Pukkelpop Festival, Aug. 18, 2011
During the opening day of the Pukkelpop Festival in Belgium, torrential rain and strong winds knocked over several concert tents, uprooted trees and toppled light towers and video screens. Shortly after Smith Westerns began performing, their stage collapsed and five were killed with at least 140 injured.
K-pop ventilation grate collapse, Oct. 17, 2014
Sixteen people were killed watching an outdoor concert by girl group 4Minute in Seongnam, South Korea, after falling 20 meters to their deaths when a ventilation grate they were standing on collapsed. Eleven others were seriously injured in the incident.
Romanian nightclub fire, Oct. 30, 2015
A heavy metal band’s pyrotechnical show sparked a deadly fire at a nightclub in Bucharest, Romania, killing 51 and injuring more. The fire was sparked by pyrotechnics, igniting foam decor. The performing heavy metal band Goodbye to Gravity’s drummer, bassist and two guitarists were all killed.
Le Bataclan shooting, Nov. 13, 2015
During an Eagles of Death Metal concert in the Paris venue, three armed men opened fire into the crowd, which was initially mistaken for pyrotechnics. Following the shooting, the gunmen took a large group of concertgoers hostage as police arrived on the scene. The band was unharmed, but their merchandise manager was killed. Two of the gunmen killed themselves, and the other was killed by police. The incident was the deadliest concert shooting of all time, reportedly leaving 130 dead.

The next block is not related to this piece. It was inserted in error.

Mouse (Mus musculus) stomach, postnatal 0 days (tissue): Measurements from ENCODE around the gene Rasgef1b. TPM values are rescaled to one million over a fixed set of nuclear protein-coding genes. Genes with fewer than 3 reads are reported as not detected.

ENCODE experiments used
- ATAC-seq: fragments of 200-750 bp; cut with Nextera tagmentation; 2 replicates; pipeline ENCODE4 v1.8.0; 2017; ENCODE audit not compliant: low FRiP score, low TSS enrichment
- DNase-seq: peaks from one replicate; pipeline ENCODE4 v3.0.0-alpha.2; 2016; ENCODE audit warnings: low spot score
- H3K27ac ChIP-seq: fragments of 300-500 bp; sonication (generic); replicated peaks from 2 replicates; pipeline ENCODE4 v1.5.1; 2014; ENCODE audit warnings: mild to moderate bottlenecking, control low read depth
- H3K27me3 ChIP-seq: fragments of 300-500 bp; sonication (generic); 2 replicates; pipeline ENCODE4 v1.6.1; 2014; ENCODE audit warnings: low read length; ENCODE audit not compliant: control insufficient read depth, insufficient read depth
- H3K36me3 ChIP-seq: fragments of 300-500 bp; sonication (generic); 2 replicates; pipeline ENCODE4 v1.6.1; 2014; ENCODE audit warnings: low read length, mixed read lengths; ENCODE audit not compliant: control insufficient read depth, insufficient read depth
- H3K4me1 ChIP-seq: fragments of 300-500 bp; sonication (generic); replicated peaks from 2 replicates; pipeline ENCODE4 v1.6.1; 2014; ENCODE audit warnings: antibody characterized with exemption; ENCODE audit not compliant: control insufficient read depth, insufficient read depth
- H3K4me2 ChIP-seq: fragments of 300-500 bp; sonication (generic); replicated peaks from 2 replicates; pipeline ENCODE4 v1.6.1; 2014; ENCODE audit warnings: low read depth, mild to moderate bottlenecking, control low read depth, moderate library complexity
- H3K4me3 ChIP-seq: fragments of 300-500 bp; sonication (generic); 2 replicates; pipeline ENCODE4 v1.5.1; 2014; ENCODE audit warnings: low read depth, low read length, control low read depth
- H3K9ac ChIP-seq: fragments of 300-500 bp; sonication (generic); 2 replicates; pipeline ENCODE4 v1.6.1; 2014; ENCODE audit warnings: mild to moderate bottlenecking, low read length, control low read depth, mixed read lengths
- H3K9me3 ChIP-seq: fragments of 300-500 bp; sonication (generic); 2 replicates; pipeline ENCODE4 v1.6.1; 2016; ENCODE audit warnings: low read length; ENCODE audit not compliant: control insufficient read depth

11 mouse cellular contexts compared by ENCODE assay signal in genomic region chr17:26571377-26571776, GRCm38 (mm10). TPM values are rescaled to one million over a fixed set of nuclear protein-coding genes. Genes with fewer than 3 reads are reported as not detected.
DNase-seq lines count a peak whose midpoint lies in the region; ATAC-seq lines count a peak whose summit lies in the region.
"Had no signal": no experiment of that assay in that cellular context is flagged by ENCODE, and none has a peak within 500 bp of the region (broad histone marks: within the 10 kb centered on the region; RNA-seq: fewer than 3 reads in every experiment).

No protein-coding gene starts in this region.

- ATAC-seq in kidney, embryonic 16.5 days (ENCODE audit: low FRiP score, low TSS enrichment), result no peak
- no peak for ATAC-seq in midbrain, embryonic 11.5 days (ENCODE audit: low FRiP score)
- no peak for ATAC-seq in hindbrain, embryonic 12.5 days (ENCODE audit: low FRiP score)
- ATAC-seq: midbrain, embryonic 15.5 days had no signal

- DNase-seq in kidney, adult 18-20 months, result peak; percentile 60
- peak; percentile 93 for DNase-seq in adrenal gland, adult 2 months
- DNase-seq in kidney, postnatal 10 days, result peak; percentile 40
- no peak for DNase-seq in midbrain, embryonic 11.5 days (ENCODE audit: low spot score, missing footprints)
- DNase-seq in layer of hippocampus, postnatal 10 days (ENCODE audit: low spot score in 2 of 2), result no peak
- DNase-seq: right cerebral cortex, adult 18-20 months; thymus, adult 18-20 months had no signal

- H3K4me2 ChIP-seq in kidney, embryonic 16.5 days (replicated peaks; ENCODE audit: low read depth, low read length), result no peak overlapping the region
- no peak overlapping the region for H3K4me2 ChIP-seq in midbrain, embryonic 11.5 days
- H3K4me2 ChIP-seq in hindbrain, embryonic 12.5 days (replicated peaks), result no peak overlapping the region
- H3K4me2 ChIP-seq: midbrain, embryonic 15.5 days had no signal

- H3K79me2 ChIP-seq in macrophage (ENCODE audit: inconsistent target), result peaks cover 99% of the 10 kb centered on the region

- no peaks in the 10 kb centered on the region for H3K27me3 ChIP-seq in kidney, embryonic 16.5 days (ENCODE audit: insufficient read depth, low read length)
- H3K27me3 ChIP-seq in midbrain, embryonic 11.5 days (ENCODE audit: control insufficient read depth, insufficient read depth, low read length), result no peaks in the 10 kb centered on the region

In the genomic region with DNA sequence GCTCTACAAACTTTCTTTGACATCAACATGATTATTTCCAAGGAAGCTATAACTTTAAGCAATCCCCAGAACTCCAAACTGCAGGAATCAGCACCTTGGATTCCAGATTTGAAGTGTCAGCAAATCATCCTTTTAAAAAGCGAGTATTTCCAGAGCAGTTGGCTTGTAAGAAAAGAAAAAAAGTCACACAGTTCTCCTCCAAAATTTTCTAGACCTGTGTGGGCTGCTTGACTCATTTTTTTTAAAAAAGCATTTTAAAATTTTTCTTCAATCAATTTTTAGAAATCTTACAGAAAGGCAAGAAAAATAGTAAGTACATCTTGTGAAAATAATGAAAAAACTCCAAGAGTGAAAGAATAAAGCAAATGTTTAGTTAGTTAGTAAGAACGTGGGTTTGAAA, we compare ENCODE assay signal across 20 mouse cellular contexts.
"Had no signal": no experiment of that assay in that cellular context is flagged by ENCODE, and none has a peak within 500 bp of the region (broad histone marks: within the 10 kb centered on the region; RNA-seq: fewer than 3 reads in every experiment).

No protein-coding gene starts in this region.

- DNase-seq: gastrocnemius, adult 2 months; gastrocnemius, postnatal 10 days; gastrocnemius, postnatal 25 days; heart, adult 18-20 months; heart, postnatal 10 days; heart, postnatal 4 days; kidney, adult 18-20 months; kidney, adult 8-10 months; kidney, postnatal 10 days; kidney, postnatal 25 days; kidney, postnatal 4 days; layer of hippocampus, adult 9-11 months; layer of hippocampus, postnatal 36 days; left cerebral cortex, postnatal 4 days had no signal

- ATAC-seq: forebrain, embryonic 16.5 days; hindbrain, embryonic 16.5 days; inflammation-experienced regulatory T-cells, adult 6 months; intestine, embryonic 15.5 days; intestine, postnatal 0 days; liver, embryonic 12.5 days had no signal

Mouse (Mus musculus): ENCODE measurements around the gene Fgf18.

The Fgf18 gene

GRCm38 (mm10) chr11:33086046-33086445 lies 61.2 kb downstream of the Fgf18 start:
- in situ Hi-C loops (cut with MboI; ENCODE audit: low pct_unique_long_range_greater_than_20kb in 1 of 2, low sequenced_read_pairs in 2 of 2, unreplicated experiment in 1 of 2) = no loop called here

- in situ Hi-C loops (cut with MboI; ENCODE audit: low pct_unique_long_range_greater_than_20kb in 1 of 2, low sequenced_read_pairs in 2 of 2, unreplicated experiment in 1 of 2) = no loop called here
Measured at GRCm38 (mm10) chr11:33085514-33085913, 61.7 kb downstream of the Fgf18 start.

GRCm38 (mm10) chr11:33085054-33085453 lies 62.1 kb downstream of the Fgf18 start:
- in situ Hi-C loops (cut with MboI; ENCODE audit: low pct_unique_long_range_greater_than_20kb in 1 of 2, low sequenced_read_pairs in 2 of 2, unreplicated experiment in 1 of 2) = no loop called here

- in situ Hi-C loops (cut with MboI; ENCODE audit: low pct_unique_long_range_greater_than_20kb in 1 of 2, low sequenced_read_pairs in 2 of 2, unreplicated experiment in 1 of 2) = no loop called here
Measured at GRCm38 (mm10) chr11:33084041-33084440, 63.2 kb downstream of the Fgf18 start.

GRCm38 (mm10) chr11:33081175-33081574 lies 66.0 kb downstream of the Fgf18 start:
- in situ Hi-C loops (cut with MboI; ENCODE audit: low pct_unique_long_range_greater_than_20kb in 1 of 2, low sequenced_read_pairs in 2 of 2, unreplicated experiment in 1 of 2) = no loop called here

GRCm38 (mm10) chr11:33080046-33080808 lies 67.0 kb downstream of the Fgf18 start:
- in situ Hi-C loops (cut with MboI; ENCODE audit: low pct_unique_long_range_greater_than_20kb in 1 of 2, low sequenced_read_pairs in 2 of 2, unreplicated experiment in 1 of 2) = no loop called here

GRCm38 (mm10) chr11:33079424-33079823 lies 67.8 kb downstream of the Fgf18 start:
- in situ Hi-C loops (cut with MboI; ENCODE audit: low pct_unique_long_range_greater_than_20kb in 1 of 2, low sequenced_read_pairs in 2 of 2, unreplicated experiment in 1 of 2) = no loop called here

Pulse nightclub shooting, June 12, 2016
Less than a year after the deadliest international concert shooting, the worst mass shooting in U.S. history occurred during Latin night at the Orlando nightclub, where a gunman opened fire around 2 a.m. local time. The incident shook the LGBTQ community, as the nightclub had been known as a safe space. The shooter, who was identified as 29-year-old Omar Mateen, was shot and killed by police after a three-hour standoff.
Manchester Arena bombing, May 22, 2017
As soon as Ariana Grande’s concert at the 21,000-person venue finished, a loud boom was heard in the corner of the arena. Attendees — primarily young girls and parents — scattered in a panic to get out of the arena, as the explosion resulted in a scene of blood and smoke. The bombing killed 22, including an 8-year-old girl, and left 59 others injured. After ISIS claimed responsibility for the attack, Manchester police identified 22-year-old Salman Abedi as the bomber (who died in the attack).
Route 91 Harvest Festival, Oct. 1, 2017
At first, victims thought the loud, rapid series of pops they heard during Jason Aldean‘s headlining set on the final night of the three-day Route 91 Harvest Festival in Las Vegas were fireworks celebrating the end of the the event. But as the horrifying reality dawned that lone gunman Stephen Paddock, 64 — killed by police who stormed his hotel room — was raining a non-stop barrage of bullets onto the captive crowd from a 32nd floor window at the Mandalay Bay resort across the street, panic erupted as fans ducked and ran for the exits. As authorities accounted for the number of victims,